Court of Appeal: judges working as barristers do not have to disclose “every ongoing piece of litigation”

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23 December 2015


RCJ

Sales LJ: deputy judge bound by client confidentiality

Appeal judges have ruled that part-time judges who are working as barristers do not have to reveal details of “every ongoing piece of litigation” they are dealing with to ward off accusations of bias.

Lord Justice Sales said that if there was “any real risk” of a conflict of interest, deputy judges could “naturally be expected” to identify the problem and recuse themselves.

“The addition of the extra feature that the deputy judge might be leading other barristers in such other ongoing litigation does not change this analysis,” Sales LJ said.

“I should also mention that the judge was bound by obligations of confidentiality owed to her client in the other case and was therefore not at liberty to go further than she did unless there was a strong public interest to do so.”

Sales LJ was ruling on a recusal application made a brother during a dispute with his sister over their mother’s will.

Catherine Newman QC, a practising barrister based at Maitland Chambers and part-time deputy High Court judge, heard the case last year and ruled against the brother.

Sales LJ said: “At the commencement of the trial an issue arose whether the judge should recuse herself on grounds of appearance of bias, on the footing that in the course of her practice as a barrister she was engaged in long-running litigation in which she was leading the barrister appearing as counsel for the sister, Mr Jordan Holland.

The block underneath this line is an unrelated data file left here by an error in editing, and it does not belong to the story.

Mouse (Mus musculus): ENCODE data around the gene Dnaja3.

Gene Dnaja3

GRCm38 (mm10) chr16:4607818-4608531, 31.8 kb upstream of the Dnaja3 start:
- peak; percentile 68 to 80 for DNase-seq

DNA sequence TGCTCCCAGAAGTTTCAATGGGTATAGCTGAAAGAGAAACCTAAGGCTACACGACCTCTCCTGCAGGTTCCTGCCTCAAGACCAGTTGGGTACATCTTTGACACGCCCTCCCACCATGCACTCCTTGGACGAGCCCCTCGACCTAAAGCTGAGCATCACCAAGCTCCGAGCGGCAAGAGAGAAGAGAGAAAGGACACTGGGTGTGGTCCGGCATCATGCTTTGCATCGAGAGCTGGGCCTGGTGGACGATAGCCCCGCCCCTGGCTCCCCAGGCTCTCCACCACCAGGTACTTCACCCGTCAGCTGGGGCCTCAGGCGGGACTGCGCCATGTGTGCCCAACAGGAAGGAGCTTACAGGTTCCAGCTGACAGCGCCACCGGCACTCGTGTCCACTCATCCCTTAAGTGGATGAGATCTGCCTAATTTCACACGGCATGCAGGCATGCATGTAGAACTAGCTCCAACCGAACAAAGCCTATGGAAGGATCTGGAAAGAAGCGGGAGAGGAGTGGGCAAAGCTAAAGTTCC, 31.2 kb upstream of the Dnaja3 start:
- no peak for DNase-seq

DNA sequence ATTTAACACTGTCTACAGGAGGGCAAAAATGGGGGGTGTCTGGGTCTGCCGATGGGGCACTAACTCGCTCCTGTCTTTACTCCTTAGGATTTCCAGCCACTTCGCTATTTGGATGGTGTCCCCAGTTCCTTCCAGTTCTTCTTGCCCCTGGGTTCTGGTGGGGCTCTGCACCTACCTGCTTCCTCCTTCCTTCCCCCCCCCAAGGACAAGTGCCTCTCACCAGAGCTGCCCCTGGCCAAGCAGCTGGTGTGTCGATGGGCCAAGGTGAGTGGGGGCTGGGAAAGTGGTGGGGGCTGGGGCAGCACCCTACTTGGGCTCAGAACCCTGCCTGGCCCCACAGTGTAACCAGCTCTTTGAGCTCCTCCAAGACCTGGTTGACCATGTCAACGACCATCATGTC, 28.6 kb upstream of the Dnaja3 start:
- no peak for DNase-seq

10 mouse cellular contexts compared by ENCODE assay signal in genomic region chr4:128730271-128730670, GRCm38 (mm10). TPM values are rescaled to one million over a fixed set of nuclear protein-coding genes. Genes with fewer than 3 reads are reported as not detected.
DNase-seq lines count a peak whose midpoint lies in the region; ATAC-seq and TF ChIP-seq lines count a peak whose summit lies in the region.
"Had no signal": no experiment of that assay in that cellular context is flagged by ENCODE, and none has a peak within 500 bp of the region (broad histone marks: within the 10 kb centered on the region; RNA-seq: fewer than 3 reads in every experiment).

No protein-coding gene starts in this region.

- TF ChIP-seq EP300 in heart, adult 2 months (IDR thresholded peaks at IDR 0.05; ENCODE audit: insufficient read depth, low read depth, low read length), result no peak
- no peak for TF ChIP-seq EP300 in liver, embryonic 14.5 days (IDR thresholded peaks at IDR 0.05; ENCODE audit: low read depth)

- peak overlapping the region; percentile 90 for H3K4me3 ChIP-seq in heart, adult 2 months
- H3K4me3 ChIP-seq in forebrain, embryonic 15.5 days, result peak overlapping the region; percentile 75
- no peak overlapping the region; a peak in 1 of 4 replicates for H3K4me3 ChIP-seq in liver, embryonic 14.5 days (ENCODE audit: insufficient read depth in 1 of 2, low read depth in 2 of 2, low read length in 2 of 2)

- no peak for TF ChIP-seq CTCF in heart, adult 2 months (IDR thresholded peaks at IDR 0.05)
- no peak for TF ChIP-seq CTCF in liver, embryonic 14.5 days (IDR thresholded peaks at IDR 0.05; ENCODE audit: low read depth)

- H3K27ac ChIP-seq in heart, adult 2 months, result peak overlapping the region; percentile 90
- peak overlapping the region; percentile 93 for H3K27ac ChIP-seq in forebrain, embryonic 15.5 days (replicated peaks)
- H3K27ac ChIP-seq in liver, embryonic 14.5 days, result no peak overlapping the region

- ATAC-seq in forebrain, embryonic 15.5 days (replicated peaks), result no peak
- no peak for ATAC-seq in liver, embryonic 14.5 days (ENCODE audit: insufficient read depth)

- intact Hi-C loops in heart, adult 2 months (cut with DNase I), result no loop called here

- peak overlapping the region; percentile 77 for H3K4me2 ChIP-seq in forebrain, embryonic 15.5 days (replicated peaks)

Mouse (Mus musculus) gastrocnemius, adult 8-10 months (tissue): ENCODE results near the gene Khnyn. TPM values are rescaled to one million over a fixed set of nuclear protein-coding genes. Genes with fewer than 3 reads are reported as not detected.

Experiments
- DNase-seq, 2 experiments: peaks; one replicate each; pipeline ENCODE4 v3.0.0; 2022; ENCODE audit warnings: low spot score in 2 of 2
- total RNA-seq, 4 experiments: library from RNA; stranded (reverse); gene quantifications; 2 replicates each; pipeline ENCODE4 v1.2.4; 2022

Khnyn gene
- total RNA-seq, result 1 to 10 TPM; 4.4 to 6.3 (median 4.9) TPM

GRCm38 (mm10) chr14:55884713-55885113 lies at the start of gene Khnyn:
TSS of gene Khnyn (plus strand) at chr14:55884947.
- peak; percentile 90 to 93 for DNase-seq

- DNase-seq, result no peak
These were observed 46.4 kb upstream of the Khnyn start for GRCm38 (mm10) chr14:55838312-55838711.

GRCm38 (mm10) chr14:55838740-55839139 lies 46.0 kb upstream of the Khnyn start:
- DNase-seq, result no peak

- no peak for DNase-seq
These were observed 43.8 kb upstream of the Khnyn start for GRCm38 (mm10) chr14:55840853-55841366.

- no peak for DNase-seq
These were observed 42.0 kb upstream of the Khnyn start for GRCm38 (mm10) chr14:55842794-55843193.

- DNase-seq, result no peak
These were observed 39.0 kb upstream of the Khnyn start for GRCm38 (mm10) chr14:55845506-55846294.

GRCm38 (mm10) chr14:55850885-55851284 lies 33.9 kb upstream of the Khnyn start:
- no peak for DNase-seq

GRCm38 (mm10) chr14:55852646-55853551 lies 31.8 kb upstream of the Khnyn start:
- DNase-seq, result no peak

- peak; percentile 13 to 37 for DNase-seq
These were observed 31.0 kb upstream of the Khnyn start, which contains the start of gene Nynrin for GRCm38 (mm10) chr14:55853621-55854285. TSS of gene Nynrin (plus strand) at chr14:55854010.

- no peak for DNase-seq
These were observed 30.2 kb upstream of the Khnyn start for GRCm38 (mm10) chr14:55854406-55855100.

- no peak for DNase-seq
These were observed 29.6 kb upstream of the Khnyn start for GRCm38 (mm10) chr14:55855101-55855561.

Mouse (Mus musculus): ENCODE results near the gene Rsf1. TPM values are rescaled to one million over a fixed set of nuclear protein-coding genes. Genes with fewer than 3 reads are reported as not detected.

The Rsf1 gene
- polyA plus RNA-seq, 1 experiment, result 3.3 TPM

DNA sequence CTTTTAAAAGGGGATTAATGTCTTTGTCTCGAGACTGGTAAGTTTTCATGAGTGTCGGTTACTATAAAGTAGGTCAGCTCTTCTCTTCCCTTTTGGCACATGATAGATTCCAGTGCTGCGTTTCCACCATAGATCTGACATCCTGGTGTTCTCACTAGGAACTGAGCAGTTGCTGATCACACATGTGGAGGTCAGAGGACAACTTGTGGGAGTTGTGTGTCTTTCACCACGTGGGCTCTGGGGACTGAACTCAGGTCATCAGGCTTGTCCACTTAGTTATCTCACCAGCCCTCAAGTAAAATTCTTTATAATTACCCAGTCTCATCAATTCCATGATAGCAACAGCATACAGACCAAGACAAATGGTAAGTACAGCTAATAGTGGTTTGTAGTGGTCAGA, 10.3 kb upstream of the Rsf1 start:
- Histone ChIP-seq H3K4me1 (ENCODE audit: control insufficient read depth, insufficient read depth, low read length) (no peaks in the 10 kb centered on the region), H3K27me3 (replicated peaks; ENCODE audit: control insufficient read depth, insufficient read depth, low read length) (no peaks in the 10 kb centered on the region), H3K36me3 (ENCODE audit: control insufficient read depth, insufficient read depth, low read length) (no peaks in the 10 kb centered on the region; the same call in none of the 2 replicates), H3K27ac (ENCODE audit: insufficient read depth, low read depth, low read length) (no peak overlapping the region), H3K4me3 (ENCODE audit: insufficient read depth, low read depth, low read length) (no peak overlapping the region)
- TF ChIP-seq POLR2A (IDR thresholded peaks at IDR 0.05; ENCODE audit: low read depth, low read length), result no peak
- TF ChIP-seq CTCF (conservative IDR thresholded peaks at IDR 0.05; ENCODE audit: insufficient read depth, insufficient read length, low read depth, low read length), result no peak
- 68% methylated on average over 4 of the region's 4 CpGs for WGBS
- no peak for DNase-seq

“It was said on behalf of the brother that this gave rise to a legitimate concern that the judge would favour the sister in deciding the case.”

Ms Newman heard the recusal application and dismissed it, before hearing the trial. At the end of trial, she gave her reasons for dismissing the recusal application.

Sales LJ said Ms Newman alerted the brother’s lawyers to the fact that she was leading Jordan Holland, the junior barrister representing the sister, in a separate piece of litigation. Sales LJ said the litigation was “completely unrelated” and Ms Newman and Mr Holland did not practice in the same chambers.

Delivering judgment in Watts v Watts [2015] EWCA Civ 1297, Sales LJ he could not accept the arguments put forward by counsel for the brother.

He said the “notional fair-minded and informed observer”, knowing the professional standards of part-time judges, would understand that if a deputy judge found there was a “real risk” that her ruling in one case would have a bearing on other litigation in which she was involved as counsel, she would immediately recuse herself.

“In such a case it would be clear that her interest as a barrister would conflict with her duty as a judge and, since that would be clear, it would be obvious that she could be expected to identify such a conflict and then act ethically and in accordance with her professional obligations by recusing herself.

“This would be so whether or not she happened to be instructed along with another counsel in the case, and whether or not that counsel was now appearing as counsel in the case in which she was to sit as a deputy judge.

“A part-time judge does not have to reveal details of every ongoing piece of litigation in which she is professionally involved as counsel in order to allay suspicion whether any of them concern subject matter which overlaps with the case to be tried by her.”

Lord Justice Sales rejected the brother’s appeal. Mr Justice Cobb and Sir Stanley Burnton agreed.

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